// Provides query objects for 3 scale levels: no data requested for level 0, request with a filter object for level 1, no restriction for most detailed level
  getQueryForLevel(level: number) {
    if (level == 0) {
      return QueryProvider.QUERY_NONE; // no data requested
    } else if (level === 1) {
      return {
        filter: eq(property("fclass"), literal("A")) // OGC filter
    } else {
      return null; // no restriction

const wfsLayer = new FeatureLayer(wfsModel, {
  loadingStrategy: new LoadEverything({queryProvider: new OGCQueryProvider()})

Use case 3: big static data

Load all vector data for the visible view extent with the LoadSpatially strategy, using the default QueryProvider instance implicitly.

const wfsLayer = new FeatureLayer(wfsModel, {
  loadingStrategy: new LoadSpatially()

Use case 4: big static data depending on scale

You can load all vector data in one go whenever scale breaks are crossed using the LoadSpatially strategy with a custom QueryProvider.

const wfsLayer = new FeatureLayer(wfsModel, {
  loadingStrategy: new LoadSpatially({queryProvider: new CustomQueryProvider()})

Use case 5: big dynamic data depending on scale

You can load all vector data in one go whenever scale breaks are crossed using the LoadSpatially strategy with a custom QueryProvider.

The LoadSpatially instance defines a merging strategy for dynamically modified data based on a custom property.

const loadingStrategy = new LoadSpatially({queryProvider: new CustomQueryProvider()});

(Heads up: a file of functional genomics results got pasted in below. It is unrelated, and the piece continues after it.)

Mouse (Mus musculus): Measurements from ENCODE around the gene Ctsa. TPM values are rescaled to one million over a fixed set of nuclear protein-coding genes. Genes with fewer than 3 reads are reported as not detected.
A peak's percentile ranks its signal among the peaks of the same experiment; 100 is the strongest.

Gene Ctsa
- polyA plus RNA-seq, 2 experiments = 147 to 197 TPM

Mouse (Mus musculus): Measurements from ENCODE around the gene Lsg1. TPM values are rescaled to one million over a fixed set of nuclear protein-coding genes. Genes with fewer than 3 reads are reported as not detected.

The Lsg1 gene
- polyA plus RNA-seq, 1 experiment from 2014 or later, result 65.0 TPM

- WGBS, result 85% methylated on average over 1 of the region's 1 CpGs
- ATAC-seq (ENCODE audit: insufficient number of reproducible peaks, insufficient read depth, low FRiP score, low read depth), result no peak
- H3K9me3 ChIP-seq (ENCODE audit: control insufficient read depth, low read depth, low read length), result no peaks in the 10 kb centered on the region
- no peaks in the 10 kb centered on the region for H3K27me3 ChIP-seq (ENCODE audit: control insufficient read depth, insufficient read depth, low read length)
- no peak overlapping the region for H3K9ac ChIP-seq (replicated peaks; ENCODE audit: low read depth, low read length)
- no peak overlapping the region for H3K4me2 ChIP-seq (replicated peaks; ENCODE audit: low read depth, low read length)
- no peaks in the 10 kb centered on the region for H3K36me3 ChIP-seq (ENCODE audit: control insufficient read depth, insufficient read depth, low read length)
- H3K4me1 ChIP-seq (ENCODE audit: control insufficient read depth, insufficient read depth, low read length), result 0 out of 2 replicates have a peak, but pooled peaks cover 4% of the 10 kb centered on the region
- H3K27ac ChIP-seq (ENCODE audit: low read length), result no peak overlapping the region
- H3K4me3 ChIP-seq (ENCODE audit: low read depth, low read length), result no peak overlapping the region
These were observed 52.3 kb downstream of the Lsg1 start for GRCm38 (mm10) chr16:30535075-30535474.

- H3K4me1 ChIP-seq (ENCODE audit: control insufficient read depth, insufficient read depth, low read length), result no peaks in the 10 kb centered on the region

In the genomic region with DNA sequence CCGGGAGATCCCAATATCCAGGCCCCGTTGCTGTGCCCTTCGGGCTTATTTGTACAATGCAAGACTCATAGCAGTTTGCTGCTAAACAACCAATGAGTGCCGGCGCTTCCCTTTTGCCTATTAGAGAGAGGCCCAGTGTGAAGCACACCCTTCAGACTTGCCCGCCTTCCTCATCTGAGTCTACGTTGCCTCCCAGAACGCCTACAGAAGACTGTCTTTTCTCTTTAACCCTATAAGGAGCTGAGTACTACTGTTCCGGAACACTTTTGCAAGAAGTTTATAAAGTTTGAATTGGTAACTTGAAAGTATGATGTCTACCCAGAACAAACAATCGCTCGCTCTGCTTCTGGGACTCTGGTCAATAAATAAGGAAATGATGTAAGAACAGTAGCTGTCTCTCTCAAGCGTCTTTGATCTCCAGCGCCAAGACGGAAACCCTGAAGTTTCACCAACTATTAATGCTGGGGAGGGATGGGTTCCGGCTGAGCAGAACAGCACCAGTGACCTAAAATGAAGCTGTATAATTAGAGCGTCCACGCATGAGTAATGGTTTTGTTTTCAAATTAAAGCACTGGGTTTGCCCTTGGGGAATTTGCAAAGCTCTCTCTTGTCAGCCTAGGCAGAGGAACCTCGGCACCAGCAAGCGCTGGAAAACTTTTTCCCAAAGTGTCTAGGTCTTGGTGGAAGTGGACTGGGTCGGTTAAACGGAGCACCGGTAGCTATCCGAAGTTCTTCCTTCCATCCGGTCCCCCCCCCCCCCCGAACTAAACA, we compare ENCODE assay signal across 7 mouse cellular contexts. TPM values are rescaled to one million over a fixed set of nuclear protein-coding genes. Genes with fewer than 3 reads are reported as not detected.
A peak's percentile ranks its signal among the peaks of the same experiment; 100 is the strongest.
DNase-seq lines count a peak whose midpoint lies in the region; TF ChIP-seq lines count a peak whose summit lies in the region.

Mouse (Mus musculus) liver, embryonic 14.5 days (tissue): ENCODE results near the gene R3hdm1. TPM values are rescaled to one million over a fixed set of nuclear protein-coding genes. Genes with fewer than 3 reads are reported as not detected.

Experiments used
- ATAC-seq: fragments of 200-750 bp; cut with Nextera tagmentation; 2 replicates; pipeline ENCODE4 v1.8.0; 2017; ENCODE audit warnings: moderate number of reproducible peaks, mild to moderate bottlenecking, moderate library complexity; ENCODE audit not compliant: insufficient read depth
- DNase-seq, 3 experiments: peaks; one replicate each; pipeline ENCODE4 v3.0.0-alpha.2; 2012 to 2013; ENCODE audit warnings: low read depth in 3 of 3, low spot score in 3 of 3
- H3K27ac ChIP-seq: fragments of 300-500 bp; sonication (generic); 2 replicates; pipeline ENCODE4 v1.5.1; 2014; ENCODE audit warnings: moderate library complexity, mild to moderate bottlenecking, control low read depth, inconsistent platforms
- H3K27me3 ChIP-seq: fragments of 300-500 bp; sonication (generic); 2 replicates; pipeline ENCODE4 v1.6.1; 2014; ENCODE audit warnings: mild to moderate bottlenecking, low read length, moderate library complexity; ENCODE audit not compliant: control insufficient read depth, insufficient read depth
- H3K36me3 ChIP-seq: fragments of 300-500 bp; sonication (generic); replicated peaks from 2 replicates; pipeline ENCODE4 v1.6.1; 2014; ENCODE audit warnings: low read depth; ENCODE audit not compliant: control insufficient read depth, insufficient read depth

// will update a feature if the revision has changed
loadingStrategy.shouldUpdate = function(existingFeature, feature) {
  const {revision} = feature.properties;
  return revision && revision > existingFeature.properties.revision;
const wfsLayer = new FeatureLayer(wfsModel, { loadingStrategy });

You can consider clustering features if you still have a need for limiting the visual clutter of large amounts of data on your map.

Control data updates:

The data can be updated on request:

// no need to invalidate feature layer's painter, as updated features will be repainted automatically

You can also set on a loading strategy the refresh property that specifies a time-based refresh mode. The example below shows how to automatically re-load data every 10 minutes.

const interval = 1000 * 60 * 10; // refresh every 10 minutes
const wfsLayer = new FeatureLayer(wfsModel, {
  loadingStrategy: new LoadEverything({refresh: interval})

// you can change the refresh property any time
wfsLayer.loadingStrategy.refresh = null; // no automatic refreshes